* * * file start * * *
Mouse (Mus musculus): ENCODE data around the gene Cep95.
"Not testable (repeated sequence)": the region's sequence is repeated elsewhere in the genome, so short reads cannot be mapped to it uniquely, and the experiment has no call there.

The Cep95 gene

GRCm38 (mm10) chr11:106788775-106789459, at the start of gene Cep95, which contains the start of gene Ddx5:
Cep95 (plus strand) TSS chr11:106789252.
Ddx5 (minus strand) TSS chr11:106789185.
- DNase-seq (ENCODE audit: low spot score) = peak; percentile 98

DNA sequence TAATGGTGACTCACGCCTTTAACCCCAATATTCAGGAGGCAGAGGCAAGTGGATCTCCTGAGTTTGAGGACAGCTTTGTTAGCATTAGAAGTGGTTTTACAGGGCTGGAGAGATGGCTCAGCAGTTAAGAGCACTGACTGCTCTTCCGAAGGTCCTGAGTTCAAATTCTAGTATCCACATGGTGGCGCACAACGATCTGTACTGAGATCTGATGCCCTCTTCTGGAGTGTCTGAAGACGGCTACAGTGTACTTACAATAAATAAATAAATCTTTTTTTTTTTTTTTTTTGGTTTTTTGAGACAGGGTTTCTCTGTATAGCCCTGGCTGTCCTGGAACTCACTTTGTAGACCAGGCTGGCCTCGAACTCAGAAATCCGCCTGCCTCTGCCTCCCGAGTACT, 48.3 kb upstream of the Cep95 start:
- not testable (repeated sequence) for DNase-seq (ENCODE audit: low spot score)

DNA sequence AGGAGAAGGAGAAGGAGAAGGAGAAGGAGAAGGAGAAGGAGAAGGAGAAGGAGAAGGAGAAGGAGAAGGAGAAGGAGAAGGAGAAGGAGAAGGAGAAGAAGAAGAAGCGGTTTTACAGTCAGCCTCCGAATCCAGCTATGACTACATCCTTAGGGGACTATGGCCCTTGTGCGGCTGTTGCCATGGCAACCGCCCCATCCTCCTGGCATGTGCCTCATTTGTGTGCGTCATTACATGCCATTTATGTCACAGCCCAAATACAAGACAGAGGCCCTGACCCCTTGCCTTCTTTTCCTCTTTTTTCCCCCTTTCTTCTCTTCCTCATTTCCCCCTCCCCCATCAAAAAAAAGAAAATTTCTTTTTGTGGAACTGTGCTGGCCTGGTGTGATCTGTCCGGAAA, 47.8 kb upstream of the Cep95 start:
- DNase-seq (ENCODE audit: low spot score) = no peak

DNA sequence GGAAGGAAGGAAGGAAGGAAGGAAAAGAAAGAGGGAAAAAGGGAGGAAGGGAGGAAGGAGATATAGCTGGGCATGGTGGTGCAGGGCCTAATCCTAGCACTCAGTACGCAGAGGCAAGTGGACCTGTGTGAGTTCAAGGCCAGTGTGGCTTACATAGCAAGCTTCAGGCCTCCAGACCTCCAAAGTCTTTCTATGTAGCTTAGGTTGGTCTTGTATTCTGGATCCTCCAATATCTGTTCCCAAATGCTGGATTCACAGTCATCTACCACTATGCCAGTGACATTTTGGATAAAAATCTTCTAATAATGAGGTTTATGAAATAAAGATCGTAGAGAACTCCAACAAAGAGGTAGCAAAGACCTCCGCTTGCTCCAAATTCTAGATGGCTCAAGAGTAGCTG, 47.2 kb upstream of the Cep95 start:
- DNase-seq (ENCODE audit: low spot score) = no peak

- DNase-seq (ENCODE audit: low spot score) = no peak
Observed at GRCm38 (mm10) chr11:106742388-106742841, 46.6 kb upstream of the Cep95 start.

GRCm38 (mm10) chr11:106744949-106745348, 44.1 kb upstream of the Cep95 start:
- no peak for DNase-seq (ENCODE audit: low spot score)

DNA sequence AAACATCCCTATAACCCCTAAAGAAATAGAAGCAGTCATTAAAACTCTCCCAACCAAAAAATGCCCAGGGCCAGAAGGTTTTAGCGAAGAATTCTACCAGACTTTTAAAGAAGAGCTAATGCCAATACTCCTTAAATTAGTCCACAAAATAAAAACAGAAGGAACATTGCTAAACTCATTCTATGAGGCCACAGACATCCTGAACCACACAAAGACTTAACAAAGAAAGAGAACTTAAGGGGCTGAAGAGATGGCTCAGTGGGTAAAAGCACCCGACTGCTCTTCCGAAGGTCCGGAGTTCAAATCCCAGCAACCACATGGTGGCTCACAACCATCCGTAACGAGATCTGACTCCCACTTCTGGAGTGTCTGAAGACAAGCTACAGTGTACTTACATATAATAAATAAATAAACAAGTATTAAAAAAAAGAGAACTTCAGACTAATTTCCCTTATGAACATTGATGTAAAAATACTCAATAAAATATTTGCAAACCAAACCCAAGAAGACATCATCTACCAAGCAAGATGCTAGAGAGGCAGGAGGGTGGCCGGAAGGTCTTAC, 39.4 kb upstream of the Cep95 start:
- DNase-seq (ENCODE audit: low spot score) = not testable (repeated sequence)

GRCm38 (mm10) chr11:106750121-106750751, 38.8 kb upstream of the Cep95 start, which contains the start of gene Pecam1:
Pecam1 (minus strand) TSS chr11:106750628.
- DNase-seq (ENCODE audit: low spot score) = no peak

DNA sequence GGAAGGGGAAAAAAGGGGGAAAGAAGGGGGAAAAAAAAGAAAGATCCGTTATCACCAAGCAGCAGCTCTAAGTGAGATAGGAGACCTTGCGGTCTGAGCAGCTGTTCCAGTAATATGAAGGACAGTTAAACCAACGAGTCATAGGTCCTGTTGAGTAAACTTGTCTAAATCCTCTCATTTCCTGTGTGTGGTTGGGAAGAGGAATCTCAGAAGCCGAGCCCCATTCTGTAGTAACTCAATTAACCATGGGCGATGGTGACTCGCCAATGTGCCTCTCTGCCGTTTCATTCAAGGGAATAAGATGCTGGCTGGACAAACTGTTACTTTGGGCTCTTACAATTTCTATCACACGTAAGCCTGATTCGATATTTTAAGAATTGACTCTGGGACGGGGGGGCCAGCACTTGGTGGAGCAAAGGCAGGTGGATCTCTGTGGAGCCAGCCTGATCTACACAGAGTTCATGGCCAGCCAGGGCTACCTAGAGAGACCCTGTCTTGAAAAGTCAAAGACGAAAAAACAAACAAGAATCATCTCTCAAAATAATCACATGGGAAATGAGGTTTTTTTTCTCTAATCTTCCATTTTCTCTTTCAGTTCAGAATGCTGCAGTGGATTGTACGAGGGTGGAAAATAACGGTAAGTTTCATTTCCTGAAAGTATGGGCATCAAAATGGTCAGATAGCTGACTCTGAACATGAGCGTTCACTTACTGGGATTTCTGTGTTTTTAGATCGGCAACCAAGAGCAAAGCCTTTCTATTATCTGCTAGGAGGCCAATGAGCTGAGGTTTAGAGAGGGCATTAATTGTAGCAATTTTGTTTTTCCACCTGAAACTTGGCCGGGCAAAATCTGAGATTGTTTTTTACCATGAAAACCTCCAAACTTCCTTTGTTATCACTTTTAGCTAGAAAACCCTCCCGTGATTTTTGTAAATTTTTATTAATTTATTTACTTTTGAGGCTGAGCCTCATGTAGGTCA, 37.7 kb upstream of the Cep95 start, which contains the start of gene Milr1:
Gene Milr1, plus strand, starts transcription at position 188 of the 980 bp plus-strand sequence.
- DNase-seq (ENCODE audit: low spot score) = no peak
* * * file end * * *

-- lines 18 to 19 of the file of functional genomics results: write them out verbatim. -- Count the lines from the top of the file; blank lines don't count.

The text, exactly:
DNA sequence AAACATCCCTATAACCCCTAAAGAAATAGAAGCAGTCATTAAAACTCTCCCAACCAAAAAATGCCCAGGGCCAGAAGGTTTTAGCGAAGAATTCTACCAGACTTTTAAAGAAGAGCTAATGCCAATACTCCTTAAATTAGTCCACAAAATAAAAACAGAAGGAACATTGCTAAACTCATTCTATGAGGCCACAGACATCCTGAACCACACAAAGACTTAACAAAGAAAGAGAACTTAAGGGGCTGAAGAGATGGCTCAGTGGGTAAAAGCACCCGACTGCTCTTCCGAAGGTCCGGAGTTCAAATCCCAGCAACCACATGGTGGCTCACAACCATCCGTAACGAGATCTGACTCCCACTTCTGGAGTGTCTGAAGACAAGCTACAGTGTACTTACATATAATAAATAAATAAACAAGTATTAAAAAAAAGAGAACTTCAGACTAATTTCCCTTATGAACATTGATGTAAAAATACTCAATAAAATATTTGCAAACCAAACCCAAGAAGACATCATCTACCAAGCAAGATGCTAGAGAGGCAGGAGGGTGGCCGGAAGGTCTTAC, 39.4 kb upstream of the Cep95 start:
- DNase-seq (ENCODE audit: low spot score) = not testable (repeated sequence)